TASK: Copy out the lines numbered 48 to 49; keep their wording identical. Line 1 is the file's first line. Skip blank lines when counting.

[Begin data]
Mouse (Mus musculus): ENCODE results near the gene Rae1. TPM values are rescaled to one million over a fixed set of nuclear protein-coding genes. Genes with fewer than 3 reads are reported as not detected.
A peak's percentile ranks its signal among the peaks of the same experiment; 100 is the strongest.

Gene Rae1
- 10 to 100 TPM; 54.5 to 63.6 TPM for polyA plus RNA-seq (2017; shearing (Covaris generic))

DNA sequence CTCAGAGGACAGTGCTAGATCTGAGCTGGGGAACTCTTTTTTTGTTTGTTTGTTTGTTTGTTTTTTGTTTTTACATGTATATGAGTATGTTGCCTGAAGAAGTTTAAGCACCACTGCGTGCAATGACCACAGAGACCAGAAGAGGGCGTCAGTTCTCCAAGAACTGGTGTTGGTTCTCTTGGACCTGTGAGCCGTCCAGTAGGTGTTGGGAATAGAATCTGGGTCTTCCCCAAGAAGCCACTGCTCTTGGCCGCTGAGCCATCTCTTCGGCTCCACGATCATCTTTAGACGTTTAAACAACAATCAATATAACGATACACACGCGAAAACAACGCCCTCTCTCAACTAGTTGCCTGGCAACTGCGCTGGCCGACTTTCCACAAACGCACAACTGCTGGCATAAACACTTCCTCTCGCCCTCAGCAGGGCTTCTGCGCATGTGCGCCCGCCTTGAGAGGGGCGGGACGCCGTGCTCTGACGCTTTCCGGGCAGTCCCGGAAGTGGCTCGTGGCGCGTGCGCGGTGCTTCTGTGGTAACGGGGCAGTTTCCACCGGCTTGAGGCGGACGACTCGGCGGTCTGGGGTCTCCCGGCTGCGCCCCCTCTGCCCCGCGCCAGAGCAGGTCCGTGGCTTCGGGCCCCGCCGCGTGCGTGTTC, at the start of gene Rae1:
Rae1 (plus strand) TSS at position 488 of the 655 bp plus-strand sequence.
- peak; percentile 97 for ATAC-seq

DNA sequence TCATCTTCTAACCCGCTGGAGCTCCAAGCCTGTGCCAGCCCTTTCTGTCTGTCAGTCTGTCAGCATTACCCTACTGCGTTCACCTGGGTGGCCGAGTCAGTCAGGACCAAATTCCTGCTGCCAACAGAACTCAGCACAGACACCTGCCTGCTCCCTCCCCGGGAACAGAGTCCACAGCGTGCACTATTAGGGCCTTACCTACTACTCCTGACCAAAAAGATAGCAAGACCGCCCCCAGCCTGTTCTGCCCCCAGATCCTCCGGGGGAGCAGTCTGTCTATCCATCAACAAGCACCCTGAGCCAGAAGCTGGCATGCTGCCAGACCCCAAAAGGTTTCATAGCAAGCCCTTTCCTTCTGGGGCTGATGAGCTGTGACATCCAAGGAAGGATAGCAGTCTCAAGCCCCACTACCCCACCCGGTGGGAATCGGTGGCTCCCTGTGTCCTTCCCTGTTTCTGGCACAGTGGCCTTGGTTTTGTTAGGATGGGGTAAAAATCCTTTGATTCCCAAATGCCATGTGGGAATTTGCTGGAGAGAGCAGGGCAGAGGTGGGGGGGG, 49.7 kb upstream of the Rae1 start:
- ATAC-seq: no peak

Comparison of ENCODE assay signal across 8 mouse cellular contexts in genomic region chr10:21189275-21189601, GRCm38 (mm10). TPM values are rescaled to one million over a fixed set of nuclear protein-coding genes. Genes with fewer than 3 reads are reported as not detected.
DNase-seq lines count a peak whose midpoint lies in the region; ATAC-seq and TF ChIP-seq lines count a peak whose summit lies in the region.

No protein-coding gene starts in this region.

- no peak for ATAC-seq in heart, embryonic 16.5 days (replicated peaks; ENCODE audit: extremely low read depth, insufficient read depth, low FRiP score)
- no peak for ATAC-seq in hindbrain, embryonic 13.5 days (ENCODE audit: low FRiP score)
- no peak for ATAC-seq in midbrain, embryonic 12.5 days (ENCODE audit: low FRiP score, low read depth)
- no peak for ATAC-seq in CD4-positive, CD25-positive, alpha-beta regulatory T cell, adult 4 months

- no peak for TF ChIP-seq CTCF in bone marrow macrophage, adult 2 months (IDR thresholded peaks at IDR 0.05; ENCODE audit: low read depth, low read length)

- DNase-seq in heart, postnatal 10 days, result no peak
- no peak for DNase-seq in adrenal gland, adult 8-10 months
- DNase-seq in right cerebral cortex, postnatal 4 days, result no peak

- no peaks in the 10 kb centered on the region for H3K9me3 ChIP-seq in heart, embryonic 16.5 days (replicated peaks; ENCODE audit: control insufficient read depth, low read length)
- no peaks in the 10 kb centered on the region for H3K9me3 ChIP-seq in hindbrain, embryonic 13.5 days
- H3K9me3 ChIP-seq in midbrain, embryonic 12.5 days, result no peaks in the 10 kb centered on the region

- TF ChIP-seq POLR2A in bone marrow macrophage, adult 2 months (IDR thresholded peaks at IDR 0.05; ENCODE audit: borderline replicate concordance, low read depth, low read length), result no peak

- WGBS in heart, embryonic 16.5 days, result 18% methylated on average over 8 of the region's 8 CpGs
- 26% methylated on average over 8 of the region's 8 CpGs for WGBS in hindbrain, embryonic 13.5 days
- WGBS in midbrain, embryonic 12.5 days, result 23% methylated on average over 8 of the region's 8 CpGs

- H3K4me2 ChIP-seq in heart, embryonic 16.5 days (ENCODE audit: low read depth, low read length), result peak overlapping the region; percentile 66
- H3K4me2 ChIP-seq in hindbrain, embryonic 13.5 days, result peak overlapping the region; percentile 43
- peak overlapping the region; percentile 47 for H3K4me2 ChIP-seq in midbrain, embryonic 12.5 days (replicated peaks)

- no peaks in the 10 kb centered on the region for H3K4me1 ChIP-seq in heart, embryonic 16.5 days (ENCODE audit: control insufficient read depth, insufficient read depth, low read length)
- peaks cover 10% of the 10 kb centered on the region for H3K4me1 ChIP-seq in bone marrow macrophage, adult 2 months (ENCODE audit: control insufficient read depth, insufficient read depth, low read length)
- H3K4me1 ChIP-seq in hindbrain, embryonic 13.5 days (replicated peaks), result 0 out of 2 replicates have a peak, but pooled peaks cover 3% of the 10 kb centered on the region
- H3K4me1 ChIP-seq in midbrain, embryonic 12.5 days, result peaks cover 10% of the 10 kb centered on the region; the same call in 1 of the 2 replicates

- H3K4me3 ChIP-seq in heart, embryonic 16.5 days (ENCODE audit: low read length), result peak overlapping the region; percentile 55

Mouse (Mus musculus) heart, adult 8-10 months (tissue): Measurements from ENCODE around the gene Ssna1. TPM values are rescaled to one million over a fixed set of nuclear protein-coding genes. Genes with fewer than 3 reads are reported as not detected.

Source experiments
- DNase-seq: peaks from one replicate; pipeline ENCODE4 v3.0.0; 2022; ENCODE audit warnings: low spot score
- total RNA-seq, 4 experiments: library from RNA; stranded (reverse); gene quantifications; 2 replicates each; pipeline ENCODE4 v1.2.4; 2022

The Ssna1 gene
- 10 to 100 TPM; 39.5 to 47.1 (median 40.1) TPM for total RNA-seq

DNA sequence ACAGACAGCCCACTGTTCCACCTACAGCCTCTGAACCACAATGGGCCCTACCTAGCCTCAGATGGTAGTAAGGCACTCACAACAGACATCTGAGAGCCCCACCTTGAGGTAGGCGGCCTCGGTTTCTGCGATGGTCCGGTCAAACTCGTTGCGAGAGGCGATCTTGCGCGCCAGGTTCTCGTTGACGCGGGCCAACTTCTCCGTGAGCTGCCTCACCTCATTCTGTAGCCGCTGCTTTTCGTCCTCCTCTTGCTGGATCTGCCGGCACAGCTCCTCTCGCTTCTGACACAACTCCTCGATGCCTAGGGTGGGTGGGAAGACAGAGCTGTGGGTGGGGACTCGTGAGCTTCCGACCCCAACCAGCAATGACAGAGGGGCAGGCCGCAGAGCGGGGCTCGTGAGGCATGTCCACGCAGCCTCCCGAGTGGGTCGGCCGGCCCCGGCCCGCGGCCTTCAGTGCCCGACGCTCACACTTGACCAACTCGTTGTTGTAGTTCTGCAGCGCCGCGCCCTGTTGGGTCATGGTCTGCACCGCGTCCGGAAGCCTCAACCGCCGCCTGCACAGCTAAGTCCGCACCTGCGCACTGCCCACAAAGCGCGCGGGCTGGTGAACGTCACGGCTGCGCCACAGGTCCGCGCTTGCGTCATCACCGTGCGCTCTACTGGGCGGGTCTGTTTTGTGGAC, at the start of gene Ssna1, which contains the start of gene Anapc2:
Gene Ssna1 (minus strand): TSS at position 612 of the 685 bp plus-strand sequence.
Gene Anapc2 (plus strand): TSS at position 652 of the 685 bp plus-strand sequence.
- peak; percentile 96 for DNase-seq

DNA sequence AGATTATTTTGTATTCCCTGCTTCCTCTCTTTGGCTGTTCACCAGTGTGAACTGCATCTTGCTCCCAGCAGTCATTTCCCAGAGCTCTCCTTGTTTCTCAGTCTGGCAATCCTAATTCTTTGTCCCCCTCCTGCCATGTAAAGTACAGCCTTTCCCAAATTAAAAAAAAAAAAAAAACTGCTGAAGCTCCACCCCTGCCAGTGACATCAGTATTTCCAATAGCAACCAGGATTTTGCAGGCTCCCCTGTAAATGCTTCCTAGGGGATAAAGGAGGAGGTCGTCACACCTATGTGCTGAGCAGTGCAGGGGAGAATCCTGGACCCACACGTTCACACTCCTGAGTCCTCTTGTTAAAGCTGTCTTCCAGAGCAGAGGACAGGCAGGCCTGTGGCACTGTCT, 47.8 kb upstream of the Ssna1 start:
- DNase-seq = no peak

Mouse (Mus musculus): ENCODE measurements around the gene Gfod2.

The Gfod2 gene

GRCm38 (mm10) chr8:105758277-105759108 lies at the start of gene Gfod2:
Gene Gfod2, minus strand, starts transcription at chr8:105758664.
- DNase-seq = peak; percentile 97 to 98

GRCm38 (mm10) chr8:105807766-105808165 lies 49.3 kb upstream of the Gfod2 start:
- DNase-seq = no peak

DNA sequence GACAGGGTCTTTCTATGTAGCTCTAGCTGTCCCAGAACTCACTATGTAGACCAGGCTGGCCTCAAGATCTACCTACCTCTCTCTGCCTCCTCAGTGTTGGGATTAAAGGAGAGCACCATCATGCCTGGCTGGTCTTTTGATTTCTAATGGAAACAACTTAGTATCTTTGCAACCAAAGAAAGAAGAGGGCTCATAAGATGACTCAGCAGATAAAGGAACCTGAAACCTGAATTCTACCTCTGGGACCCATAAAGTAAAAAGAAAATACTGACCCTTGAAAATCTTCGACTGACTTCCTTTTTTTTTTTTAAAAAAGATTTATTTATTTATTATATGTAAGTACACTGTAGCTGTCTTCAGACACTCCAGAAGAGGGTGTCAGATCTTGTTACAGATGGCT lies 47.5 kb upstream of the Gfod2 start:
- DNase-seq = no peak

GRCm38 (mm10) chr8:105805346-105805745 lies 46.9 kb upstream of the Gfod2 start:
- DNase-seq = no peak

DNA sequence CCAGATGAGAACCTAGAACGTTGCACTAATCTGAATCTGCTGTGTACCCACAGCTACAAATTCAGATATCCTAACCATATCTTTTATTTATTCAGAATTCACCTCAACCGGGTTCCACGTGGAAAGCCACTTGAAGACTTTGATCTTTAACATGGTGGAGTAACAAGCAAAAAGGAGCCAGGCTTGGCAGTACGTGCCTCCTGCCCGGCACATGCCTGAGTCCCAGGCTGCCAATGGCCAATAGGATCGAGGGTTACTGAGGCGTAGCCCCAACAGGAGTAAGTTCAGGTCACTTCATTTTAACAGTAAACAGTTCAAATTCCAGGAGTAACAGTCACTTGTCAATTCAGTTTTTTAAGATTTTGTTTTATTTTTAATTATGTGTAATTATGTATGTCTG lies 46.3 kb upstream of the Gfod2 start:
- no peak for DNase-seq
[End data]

Mouse (Mus musculus): ENCODE measurements around the gene Gfod2.

The Gfod2 gene